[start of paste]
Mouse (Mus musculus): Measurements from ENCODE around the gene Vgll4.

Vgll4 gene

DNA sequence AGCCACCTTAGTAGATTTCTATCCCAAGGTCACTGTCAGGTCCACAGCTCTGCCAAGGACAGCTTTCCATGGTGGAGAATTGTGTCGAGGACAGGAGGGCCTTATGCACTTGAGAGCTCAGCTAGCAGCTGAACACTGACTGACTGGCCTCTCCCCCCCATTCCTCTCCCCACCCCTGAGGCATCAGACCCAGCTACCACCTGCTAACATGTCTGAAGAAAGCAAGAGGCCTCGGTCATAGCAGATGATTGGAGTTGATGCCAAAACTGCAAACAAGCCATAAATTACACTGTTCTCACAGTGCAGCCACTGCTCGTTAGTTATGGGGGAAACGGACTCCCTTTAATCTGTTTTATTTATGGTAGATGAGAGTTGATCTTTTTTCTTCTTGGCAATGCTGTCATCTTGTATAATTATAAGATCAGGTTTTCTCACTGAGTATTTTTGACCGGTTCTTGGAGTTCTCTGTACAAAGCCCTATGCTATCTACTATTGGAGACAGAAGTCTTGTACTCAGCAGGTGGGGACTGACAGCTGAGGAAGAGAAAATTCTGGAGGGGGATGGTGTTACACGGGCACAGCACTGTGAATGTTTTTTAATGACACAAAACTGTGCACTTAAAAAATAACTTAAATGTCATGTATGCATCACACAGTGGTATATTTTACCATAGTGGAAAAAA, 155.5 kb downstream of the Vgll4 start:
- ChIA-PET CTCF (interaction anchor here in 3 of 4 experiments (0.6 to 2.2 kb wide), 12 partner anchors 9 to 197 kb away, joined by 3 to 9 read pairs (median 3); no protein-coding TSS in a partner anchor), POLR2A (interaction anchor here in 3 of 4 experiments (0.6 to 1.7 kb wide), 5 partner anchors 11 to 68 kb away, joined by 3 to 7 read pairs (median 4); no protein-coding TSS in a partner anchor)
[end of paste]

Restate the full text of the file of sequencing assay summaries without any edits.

Mouse (Mus musculus): Measurements from ENCODE around the gene Vgll4.

Vgll4 gene

DNA sequence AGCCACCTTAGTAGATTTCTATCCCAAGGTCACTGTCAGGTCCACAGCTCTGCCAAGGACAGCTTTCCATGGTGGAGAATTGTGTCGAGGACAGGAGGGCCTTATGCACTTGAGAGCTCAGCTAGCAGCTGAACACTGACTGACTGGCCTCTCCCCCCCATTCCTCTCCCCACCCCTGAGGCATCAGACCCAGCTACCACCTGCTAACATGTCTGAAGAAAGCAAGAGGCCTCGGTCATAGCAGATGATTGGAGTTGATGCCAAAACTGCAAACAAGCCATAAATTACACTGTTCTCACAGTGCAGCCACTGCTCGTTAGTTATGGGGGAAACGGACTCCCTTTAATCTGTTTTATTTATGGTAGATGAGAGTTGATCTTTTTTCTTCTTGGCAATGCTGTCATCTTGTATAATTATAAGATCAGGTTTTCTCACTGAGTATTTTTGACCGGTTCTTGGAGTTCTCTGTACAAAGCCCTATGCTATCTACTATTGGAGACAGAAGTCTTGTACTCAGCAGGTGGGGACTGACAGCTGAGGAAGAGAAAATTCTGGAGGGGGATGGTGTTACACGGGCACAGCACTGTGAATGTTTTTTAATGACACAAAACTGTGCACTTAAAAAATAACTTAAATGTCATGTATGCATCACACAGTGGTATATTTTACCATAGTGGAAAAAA, 155.5 kb downstream of the Vgll4 start:
- ChIA-PET CTCF (interaction anchor here in 3 of 4 experiments (0.6 to 2.2 kb wide), 12 partner anchors 9 to 197 kb away, joined by 3 to 9 read pairs (median 3); no protein-coding TSS in a partner anchor), POLR2A (interaction anchor here in 3 of 4 experiments (0.6 to 1.7 kb wide), 5 partner anchors 11 to 68 kb away, joined by 3 to 7 read pairs (median 4); no protein-coding TSS in a partner anchor)